The USMS House of Delegates voted last week to put it in place whatever ban is eventually instituted sooner rather than later, approving an Oct. 1 implementation date rather than a July 1, 2010, date.

The USMS technical committee had recommended to FINA a ban substantially different than that adopted in elite swimming. The USMS committee recommended that men’s and women’s suits be equal in shape (neck-to-knee) and that zippers and fasteners be allowed.

Many masters swimmers, who are non-elite adults, have argued that they benefit from long suits for reasons other than speed and should not be subjected to the same restrictions as younger and elite swimmers.

Ridout communicated via a brief e-mail Saturday night and could not immediately be reached for elaboration on the recommendation.

Further updates will be provided when available.


  1. I am a male US Masters swimmer and I definitely prefer wearing a competition swimsuit that covers me from neck to knee. I would like to see the equality between male and female swimmers in the swimsuits we are allowed to wear in Masters competitions. It’s not just a performance issue. A swimsuit that covers from neck to knee gives a greater psychological comfort for male swimmers.

    In fact, my neck-to-knee Fastskin II is several years old and it does not give much competitive advantage over my newer square suit or jammer. But I still wear my Fastskin II in competitions because of the coverage of my upper body that makes me look better.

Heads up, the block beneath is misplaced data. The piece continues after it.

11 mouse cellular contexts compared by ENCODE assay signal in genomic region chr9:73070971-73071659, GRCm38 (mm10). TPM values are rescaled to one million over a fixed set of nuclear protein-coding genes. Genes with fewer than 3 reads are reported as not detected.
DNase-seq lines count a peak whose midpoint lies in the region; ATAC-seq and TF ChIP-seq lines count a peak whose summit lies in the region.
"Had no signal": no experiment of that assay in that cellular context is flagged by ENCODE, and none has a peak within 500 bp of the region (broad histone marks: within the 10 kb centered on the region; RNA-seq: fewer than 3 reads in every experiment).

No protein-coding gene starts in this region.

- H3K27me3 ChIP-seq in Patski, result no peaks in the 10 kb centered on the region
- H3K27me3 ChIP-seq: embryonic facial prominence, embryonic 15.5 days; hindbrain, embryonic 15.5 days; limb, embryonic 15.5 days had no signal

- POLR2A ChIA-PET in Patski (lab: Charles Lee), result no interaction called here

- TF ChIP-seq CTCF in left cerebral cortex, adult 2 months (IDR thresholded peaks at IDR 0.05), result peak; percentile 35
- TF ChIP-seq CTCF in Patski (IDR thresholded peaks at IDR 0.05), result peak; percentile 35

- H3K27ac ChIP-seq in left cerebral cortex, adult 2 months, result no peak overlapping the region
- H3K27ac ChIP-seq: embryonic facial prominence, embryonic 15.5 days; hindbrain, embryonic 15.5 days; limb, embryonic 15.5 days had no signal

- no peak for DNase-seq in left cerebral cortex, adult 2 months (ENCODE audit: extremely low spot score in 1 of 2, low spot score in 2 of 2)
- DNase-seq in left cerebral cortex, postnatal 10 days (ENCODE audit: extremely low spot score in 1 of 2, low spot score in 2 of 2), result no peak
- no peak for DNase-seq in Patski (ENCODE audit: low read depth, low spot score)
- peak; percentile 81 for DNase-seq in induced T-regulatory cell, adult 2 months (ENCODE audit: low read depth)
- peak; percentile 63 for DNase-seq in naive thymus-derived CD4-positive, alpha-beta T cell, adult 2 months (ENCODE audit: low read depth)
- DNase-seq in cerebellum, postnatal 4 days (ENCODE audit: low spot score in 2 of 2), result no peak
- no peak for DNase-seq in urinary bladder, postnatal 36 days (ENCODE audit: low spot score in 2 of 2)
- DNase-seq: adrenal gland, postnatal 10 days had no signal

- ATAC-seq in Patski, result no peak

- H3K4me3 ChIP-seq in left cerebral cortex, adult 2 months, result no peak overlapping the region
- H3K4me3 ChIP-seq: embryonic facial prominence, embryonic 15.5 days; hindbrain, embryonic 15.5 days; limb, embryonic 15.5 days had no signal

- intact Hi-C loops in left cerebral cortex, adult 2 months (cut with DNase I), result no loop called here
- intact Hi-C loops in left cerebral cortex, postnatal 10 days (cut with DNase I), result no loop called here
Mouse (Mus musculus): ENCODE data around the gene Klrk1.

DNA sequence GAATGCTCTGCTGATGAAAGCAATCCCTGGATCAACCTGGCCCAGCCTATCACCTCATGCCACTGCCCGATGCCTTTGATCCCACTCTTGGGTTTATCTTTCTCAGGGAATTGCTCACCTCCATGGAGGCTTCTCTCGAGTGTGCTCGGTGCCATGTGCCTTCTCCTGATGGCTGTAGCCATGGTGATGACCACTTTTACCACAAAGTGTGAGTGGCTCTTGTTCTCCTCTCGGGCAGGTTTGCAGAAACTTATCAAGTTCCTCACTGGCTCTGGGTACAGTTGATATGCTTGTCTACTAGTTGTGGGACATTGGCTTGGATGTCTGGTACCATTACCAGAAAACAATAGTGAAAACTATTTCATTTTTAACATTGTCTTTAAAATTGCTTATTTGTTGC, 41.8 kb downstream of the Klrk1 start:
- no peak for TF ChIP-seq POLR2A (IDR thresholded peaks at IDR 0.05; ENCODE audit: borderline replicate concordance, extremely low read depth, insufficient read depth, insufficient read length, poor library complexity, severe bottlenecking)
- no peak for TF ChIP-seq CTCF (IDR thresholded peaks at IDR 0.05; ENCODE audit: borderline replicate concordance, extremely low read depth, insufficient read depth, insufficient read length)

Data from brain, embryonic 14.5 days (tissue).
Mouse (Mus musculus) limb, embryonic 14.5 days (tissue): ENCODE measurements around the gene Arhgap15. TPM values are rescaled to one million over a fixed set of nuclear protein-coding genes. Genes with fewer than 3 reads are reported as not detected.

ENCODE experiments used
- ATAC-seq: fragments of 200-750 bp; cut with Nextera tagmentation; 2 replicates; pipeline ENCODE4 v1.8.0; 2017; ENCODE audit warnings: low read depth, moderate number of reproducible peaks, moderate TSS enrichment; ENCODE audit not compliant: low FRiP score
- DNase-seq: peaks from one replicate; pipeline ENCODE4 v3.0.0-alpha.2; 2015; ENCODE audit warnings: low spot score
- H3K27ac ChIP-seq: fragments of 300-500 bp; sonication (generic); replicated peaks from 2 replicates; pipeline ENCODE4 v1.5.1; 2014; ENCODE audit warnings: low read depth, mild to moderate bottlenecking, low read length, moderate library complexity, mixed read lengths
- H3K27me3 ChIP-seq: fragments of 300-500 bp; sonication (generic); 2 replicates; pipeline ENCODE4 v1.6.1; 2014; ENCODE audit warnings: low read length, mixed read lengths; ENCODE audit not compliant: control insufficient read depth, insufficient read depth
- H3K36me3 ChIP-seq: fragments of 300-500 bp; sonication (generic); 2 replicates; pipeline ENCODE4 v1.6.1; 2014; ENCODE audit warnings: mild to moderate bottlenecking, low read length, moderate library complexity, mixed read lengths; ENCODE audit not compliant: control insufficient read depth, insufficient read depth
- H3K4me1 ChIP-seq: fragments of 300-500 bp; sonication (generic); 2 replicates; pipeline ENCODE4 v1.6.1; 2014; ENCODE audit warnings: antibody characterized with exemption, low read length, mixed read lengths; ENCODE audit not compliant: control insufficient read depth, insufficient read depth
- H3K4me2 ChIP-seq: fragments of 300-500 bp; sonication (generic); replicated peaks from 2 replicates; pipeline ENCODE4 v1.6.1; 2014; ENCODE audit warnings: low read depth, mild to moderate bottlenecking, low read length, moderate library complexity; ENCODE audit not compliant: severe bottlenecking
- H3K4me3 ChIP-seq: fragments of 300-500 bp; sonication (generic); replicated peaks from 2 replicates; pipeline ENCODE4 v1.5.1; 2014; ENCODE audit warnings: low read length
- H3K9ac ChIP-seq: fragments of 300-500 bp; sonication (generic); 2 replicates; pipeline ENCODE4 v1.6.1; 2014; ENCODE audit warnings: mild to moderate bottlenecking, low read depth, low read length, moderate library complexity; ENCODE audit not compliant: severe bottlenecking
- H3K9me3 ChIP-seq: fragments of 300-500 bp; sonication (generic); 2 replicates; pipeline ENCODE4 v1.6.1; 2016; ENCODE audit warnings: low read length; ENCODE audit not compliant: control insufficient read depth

I hope that FINA allows that men’s and women’s swimsuits are equal in shape and that it allows zippers and fasteners in swimsuits. If FINA decides to allow only jammers or less for male swimmers in Masters competitions, I think an alternative the US Masters Swimming can take is allow the records of swimmers wearing FINA-approved swimsuits stand for the FINA record and allow the records of swimmers wearing non-FINA-approved swimsuits stand only for the US Masters Swimming record. This way, those US Masters swimmers who care for the FINA record can follow the FINA regulations on swimsuits and those US Masters swimmers who prefer swimsuits that cover their body more than the FINA regulations allow can compete in US Masters competitions with their records recognized by US Masters Swimming but not by FINA. I am sure some of the US Masters swimmers would prefer the latter.